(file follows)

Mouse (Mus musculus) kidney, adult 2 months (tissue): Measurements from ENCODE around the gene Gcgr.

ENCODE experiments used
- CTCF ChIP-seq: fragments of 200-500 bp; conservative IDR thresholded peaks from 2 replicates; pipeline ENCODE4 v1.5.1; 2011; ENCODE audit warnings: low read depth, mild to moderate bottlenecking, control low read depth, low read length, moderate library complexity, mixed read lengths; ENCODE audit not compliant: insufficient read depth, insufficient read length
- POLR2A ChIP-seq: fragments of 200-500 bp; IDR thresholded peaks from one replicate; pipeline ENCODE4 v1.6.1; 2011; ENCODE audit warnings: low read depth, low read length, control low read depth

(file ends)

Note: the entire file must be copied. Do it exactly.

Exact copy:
Mouse (Mus musculus) kidney, adult 2 months (tissue): Measurements from ENCODE around the gene Gcgr.

ENCODE experiments used
- CTCF ChIP-seq: fragments of 200-500 bp; conservative IDR thresholded peaks from 2 replicates; pipeline ENCODE4 v1.5.1; 2011; ENCODE audit warnings: low read depth, mild to moderate bottlenecking, control low read depth, low read length, moderate library complexity, mixed read lengths; ENCODE audit not compliant: insufficient read depth, insufficient read length
- POLR2A ChIP-seq: fragments of 200-500 bp; IDR thresholded peaks from one replicate; pipeline ENCODE4 v1.6.1; 2011; ENCODE audit warnings: low read depth, low read length, control low read depth